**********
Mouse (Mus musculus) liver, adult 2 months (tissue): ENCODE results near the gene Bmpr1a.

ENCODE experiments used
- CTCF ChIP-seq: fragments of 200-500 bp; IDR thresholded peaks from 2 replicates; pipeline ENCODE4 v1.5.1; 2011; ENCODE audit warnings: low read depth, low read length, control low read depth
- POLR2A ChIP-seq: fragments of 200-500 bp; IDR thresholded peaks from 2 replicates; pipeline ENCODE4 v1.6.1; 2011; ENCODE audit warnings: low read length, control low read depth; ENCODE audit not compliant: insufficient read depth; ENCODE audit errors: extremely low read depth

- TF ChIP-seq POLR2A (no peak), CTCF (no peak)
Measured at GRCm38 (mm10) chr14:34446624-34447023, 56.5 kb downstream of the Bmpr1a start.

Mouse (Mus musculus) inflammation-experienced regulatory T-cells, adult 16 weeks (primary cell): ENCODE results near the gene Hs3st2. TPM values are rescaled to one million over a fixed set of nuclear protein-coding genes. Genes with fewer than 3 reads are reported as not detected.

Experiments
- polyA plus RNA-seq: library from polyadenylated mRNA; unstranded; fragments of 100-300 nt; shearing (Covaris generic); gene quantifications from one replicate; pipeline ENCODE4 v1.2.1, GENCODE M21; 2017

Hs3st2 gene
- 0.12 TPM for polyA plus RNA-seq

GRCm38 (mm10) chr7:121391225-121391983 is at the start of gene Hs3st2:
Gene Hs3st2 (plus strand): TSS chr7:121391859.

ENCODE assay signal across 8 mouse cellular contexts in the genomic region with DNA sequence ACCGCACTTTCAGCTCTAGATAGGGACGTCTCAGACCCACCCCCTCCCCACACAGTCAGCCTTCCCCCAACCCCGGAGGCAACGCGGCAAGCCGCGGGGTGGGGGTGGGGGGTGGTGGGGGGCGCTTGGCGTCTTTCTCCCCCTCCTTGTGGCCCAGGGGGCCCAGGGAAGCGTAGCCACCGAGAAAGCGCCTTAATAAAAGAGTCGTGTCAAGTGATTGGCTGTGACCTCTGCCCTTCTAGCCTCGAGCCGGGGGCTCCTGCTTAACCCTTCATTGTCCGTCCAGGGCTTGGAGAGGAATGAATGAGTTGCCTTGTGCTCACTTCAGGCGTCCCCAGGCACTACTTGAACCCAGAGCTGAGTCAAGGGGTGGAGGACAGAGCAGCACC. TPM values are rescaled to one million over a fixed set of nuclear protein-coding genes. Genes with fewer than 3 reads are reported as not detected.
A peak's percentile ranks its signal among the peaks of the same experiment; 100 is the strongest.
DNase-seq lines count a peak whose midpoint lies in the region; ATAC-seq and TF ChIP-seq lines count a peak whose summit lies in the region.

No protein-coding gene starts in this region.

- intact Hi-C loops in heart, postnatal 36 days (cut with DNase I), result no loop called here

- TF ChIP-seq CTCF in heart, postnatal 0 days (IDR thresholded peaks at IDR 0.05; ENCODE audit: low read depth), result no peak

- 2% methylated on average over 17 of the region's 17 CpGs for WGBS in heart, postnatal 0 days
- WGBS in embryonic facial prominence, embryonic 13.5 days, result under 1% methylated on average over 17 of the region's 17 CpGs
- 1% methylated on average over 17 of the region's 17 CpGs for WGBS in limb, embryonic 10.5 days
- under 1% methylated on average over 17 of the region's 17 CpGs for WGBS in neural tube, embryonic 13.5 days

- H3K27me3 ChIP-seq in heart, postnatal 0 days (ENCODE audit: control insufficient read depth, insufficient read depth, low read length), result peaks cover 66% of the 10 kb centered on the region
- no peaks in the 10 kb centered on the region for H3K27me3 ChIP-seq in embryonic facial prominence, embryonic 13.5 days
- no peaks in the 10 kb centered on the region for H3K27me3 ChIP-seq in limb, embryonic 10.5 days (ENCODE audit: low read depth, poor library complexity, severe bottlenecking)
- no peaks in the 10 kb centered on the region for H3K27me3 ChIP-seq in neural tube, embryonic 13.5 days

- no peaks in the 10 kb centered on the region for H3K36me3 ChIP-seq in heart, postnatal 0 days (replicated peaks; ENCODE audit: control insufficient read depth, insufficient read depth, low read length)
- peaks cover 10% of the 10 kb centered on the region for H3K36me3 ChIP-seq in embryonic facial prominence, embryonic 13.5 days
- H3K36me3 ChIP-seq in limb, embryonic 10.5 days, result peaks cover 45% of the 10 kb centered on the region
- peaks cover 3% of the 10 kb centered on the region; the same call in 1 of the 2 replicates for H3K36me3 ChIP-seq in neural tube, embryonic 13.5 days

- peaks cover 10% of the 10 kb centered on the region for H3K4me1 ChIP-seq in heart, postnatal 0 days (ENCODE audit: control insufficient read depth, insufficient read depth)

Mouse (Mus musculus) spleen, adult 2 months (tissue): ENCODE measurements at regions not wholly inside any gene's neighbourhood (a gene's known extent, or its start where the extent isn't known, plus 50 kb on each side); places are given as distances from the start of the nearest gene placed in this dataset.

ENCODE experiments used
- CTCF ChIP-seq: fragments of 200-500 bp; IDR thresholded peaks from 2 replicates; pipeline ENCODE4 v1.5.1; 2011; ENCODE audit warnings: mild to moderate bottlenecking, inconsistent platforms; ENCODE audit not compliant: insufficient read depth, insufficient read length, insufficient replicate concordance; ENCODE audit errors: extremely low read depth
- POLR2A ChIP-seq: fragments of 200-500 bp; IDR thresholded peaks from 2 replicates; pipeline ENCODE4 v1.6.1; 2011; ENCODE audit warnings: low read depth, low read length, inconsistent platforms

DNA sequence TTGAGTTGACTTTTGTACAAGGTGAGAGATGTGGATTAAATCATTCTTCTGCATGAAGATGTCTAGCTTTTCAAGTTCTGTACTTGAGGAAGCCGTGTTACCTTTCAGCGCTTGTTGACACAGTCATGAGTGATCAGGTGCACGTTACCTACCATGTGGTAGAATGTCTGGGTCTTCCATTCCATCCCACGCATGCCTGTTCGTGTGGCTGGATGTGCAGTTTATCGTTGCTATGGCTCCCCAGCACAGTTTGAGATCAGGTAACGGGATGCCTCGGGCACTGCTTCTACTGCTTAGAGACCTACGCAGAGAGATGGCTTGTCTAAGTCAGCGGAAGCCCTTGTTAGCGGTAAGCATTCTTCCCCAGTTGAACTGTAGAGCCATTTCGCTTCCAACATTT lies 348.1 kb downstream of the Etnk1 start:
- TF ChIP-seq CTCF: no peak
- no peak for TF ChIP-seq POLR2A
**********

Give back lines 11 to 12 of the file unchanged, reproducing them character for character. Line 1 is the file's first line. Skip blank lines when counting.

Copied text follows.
- 0.12 TPM for polyA plus RNA-seq

GRCm38 (mm10) chr7:121391225-121391983 is at the start of gene Hs3st2: